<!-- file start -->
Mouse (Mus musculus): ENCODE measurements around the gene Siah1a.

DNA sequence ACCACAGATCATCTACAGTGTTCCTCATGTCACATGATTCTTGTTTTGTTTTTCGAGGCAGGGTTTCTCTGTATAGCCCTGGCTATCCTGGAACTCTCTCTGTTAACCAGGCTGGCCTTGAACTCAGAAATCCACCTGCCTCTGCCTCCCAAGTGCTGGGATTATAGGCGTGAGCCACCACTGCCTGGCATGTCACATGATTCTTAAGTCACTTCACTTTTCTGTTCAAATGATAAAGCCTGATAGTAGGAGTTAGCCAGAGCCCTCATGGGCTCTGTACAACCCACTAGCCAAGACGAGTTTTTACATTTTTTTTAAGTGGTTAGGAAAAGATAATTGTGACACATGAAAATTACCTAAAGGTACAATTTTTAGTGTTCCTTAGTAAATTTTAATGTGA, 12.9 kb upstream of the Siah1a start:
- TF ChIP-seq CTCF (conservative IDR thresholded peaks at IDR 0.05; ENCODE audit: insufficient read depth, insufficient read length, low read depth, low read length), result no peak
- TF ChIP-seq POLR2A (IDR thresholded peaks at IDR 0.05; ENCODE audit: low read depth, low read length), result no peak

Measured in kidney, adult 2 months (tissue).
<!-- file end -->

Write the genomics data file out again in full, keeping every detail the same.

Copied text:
Mouse (Mus musculus): ENCODE measurements around the gene Siah1a.

DNA sequence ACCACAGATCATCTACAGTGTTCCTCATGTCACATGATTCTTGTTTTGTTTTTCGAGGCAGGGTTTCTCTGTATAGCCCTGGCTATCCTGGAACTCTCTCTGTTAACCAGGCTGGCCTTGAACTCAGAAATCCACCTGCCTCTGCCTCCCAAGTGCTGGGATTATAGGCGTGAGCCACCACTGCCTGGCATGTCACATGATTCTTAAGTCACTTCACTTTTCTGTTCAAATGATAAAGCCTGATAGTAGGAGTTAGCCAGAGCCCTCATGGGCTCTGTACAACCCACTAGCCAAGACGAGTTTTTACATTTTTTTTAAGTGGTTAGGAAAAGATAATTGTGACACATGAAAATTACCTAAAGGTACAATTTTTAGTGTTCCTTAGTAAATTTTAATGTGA, 12.9 kb upstream of the Siah1a start:
- TF ChIP-seq CTCF (conservative IDR thresholded peaks at IDR 0.05; ENCODE audit: insufficient read depth, insufficient read length, low read depth, low read length), result no peak
- TF ChIP-seq POLR2A (IDR thresholded peaks at IDR 0.05; ENCODE audit: low read depth, low read length), result no peak

Measured in kidney, adult 2 months (tissue).